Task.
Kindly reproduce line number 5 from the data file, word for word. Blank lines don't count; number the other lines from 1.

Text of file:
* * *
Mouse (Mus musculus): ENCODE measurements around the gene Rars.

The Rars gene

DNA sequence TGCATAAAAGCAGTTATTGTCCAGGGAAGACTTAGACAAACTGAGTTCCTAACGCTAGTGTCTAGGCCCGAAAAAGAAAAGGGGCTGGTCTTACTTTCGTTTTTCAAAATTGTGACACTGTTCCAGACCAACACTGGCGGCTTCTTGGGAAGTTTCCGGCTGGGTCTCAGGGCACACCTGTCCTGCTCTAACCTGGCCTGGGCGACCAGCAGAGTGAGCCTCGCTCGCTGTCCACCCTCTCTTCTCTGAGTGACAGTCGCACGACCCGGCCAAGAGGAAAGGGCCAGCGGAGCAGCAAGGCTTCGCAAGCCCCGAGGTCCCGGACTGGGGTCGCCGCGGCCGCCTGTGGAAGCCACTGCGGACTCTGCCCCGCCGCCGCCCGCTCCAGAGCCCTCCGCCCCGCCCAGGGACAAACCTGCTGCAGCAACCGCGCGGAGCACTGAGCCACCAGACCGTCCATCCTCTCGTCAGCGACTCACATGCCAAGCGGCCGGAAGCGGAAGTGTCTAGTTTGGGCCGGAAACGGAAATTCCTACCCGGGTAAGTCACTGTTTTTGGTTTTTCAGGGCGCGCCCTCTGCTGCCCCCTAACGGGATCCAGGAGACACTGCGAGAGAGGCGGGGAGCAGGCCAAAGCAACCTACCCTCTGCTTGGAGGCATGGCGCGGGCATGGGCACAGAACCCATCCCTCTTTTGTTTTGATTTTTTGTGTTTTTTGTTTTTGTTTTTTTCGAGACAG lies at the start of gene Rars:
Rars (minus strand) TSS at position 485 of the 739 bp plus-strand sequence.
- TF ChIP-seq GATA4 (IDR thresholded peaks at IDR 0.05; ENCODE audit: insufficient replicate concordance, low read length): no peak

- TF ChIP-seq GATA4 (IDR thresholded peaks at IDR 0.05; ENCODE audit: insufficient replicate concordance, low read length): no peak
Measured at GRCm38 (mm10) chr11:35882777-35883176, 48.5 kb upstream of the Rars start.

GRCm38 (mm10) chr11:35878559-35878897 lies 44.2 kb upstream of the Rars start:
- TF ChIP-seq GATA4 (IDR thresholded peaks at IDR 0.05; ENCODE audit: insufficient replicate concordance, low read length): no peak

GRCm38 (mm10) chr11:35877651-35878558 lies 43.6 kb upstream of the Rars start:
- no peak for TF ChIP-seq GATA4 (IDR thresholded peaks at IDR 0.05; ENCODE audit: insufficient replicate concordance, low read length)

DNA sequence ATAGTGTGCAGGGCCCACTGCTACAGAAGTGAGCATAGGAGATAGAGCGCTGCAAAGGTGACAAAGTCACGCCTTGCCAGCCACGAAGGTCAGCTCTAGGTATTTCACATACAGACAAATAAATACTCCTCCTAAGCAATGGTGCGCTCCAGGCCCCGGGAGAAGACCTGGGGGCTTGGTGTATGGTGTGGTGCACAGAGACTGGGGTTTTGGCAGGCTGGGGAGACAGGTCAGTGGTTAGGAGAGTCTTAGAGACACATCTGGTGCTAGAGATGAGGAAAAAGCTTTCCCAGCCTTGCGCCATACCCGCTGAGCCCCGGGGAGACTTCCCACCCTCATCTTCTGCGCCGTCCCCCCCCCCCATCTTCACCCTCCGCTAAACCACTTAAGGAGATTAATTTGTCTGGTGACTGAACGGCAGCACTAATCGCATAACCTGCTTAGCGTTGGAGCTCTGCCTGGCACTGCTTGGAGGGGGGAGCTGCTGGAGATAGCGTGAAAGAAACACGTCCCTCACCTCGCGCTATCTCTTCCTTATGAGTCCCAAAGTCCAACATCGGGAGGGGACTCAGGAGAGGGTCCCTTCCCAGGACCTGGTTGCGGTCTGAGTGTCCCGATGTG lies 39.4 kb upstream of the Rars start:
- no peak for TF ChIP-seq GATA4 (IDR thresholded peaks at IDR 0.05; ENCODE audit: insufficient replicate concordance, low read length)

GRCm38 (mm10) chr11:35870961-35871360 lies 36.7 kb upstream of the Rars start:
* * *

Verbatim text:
- TF ChIP-seq GATA4 (IDR thresholded peaks at IDR 0.05; ENCODE audit: insufficient replicate concordance, low read length): no peak